Out of state attorneys (JAG attorneys stationed overseas, especially) have only one or two courses that will satisfy the rule. How’s that for better facts?

    The California Bar approves providers, rather than courses. There appears to have been an amendment recently that allows a non-approved provider or individual attorney to submit an individual course (say, a conference attended in another state), but unless someone complains about the content of an approved provider’s course, the California Bar does not look at content.

    The granting of Bias CLE credit is a public forum. I contend that the viewpoint discrimination by the CLE Board affects the choices available to Rothenberg, so it is relevant to his case. But even if the public forum case is for a different day with different plaintiffs, this kind of viewpoint discrimination should give us pause. CLE provdiers _are_ required to say, “I believe X.” Maybe the First Amendment rights of CLE providers is beyond the scope of your weblog, but it is important in discussing this issue.

    Have a safe trip.

    Comment by Peter Swanson — March 26, 2004 @ 10:06 am

  6. Again, I will refer you to my brief and appendix.

    Out of state attorneys (JAG attorneys stationed overseas, especially) have only one or two courses that will satisfy the rule. How’s that for better facts?

    The California Bar approves providers, rather than courses. There appears to have been an amendment recently that allows a non-approved provider or individual attorney to submit an individual course (say, a conference attended in another state), but unless someone complains about the content of an approved provider’s course, the California Bar does not look at content.

    The granting of Bias CLE credit is a public forum. I contend that the viewpoint discrimination by the CLE Board affects the choices available to Rothenberg, so it is relevant to his case. But even if the public forum case is for a different day with different plaintiffs, this kind of viewpoint discrimination should give us pause. CLE provdiers _are_ required to say, “I believe X.” Maybe the First Amendment rights of CLE providers is beyond the scope of your weblog, but it is important in discussing this issue.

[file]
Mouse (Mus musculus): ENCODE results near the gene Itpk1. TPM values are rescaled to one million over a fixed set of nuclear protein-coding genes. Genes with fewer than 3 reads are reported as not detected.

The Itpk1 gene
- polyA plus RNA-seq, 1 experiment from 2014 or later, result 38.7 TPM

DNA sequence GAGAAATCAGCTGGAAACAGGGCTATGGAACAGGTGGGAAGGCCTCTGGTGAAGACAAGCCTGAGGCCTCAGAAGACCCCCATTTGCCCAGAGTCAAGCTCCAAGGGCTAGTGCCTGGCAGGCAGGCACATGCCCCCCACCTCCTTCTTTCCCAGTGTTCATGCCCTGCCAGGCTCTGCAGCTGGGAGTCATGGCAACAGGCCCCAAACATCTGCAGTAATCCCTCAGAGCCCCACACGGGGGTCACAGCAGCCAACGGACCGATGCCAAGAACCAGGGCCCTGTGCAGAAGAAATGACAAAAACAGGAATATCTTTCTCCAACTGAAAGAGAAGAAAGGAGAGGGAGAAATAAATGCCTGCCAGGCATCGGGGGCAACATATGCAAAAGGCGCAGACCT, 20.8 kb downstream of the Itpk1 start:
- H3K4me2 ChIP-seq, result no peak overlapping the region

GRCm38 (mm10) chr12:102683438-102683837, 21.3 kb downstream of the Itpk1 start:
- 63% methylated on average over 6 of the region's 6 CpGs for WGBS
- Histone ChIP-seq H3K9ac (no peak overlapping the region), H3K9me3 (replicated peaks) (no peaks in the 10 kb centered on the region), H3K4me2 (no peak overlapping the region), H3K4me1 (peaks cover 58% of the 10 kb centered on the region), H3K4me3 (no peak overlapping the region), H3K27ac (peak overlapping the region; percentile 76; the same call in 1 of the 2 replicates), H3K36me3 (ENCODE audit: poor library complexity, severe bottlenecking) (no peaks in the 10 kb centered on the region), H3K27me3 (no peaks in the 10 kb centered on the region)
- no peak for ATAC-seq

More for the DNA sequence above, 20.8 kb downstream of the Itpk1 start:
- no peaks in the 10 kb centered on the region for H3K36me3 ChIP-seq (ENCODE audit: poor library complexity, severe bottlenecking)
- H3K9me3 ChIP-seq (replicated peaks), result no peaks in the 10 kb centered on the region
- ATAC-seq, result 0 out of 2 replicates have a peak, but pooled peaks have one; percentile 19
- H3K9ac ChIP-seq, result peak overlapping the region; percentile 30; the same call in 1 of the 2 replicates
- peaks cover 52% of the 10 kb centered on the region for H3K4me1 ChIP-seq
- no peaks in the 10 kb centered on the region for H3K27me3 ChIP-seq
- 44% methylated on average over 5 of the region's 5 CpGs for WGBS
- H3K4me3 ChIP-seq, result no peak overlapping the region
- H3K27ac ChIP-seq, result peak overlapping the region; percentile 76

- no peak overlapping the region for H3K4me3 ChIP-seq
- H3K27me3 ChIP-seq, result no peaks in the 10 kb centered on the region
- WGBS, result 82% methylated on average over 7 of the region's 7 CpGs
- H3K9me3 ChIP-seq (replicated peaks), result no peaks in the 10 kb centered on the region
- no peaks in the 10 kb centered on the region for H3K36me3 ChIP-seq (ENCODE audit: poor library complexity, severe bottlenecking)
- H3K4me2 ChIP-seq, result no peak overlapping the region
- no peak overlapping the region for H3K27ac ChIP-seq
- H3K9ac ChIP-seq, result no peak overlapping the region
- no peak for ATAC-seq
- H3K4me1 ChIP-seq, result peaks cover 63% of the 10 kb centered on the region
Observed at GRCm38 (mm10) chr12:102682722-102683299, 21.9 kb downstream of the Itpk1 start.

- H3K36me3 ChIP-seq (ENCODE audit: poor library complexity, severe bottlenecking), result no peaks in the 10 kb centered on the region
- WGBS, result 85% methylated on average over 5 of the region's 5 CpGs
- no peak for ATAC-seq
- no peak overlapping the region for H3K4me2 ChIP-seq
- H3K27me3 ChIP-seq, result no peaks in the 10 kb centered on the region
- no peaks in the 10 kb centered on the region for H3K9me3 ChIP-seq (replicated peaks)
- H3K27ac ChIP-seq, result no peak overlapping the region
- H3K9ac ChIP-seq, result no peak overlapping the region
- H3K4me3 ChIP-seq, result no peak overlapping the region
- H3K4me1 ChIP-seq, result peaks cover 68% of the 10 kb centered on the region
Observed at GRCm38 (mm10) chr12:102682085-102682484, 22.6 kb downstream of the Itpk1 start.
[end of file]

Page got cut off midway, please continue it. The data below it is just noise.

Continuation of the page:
Have a safe trip.

    Comment by Peter Swanson — March 26, 2004 @ 10:06 am

  7. Welcome home. Speedy recovery.

    We agree that the number of courses is not dispositive in this case (except for the public forum argument, which was not addressed by the Court). My reasoning is that requiring someone to attend an ideological non-substantive law seminar is not constitutional merely because one can find an ideology with which he agrees. Your reasoning is that we lawyers are big boys and girls who are not going to be indoctrinated by a two-hour course every three years, no matter how many or few the choices are.

    Fair enough. But I think we can agree that Dr. Newdow’s pledge of allegiance case before the U.S. Supreme Court may have a bearing on the “passive listener” argument used by the Minnesota Supreme Court. To be sure, one objection is ideological and the other is religious, but it is doubtful that the “passive exposure” doctrine would resolve any constitutional infirmity in either type of case.

    Comment by Peter Swanson — March 30, 2004 @ 4:48 pm

  8. Welcome home. Speedy recovery.

    We agree that the number of courses is not dispositive in this case (except for the public forum argument, which was not addressed by the Court). My reasoning is that requiring someone to attend an ideological non-substantive law seminar is not constitutional merely because one can find an ideology with which he agrees. Your reasoning is that we lawyers are big boys and girls who are not going to be indoctrinated by a two-hour course every three years, no matter how many or few the choices are.